The measurement and management of “natural capital” is an idea, as the saying goes, whose time has come.
The concept of natural capital is more relevant than ever in 2017, when we are devising the means to achieve the Sustainable Development Goals. We also find ourselves in the midst of the fourth industrial revolution, which is characterized by the digital world, genetics, robotics, 5G networks – and a new understanding of humanity’s relationship with the natural world.
“Natural capital” refers to assets that occur in nature and can be used for economic production or consumption. Naturally occurring assets provide use benefits through the provision of raw materials and energy that are used, or that one day could be used, in economic activity. They are subject to depletion through human use. Natural assets fall into four categories: mineral and energy resources, soil resources, water resources and biological resources.
To date, society has not developed an indicator comprehensive enough to capture the change in natural capital over time. Many elements of natural capital are declining. The Inclusive Wealth Report, led by the UN Environment Programme, clearly shows that out of 140 major nations of the world, 109 are showing a downward trend in their natural capital over the past two decades. Forest resources are declining in 85 countries. Renewable resources in general are declining in more than 100 countries.
A measure of national wealth that excludes natural capital depreciation likely exaggerates the actual increase in an economy’s wealth over time, especially in those countries where accumulation of other forms of wealth is failing to compensate for diminishing natural capital. This suggests that income and wealth inequality may be worsening in rich countries and in the global economy in general.
It is not surprising that at the UN Environment Assembly in May 2016 the nations of the world, in an unprecedented move, unanimously passed a resolution calling for the sustainable management of natural capital for sustainable development and poverty eradication. This was due to the culmination of the urgency expressed by global communities over the last decade.
Today we are in the fourth stage of the industrial revolution, which has driven productivity and efficiency to a new level. Unfortunately, this revolution does not reduce the burden on natural capital, especially in the poorest parts of the world – sub-Saharan Africa, Amazonia and South Asia – where 896 million people still face extreme poverty and rely on common water bodies, grazing land and biodiversity to survive. On an everyday basis, cities are flooding and schools are being closed due to air pollution. If we continue with business as usual, plastics will soon exceed the fish stock in our oceans.
Global and national modelling studies suggest that yields of major cereals will decline if temperatures continue to rise, especially in tropical countries. Water scarcity threatens agricultural growth in large parts of the world. Declines in natural capital – especially the loss of biodiversity, including critical crop pollinators, and a reduction in soil quality – will have substantial impacts on global food security.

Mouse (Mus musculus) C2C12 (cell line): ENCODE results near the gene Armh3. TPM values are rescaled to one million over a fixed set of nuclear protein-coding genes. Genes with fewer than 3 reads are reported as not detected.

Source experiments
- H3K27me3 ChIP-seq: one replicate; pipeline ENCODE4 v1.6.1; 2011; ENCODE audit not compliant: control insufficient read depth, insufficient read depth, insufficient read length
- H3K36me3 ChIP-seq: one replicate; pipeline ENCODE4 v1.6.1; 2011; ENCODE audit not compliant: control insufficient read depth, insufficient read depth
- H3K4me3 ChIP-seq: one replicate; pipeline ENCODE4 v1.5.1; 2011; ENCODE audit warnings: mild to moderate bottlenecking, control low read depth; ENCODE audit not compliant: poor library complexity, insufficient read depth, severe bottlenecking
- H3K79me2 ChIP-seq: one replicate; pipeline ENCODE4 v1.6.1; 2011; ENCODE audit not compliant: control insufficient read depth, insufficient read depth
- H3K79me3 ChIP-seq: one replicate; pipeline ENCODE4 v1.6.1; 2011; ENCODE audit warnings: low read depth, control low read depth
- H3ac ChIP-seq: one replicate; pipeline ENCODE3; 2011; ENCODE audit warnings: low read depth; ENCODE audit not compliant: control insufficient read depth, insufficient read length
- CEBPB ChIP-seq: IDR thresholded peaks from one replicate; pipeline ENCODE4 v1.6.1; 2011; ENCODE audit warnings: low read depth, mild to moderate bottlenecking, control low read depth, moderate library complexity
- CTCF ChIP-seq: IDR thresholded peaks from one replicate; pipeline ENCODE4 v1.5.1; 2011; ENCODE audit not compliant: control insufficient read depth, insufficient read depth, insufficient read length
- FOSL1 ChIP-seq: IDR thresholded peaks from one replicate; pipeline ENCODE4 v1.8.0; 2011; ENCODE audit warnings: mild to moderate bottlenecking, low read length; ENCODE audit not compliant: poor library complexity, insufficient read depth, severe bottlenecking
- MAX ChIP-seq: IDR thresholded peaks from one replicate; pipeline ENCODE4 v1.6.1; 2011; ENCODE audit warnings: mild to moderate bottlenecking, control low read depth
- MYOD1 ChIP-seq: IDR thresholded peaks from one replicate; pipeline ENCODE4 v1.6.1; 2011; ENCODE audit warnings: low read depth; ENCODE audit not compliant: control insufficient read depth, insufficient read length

We need better measurement and credible valuation of natural capital in order to integrate these natural assets into our everyday production and consumption decisions.
Global consensus is emerging on the need to measure and value natural capital. This can be seen in the following declarations and decisions worldwide.
Gaborone Declaration 2012, in which ten African countries undertook the pledge to “ensure that the contributions of natural capital to sustainable economic growth, maintenance and improvement of social capital and human well-being are quantified and integrated into development and business practice”.
African ministers of the environment (in AMCEN under Decision 15/1 - Sustainably harnessing Africa’s natural capital in the context of Agenda 2013) agreed to
The Fourth Environment Ministers' Meeting in Asia in 2015 (attended by China, Lao PDR, Myanmar, Thailand and Vietnam), stressed the need for assessment, measurement, accounting and developing linkages of natural capital with economic policies of governments, business and industry.
In this context, it is heartening to see the forthcoming World Forum on Natural Capital in Edinburgh on 27 and 28 November, in partnership with the UN Environment. World class thought leaders from business, government, academia, civil society and United Nations bodies will meet and develop the priorities of work, identify knowledge gaps and suggest pathways to link natural capital with sustainability of business, economy and society. The Sustainable Development Goals will appear as the common thread but some core issues in measurement and accounting of natural capital will also get significant attention. In addition, other issues such as natural capital and equity and the possibility of substitution of natural capital by other types of capital will be discussed.
There will be engaging discussions on how to measure wealth and use it as a complement to conventional progress measurement
Pushpam Kumar is the Chief Economist and UN Environment and will be speaking in the opening and closing plenaries of the World Forum on Natural Capital
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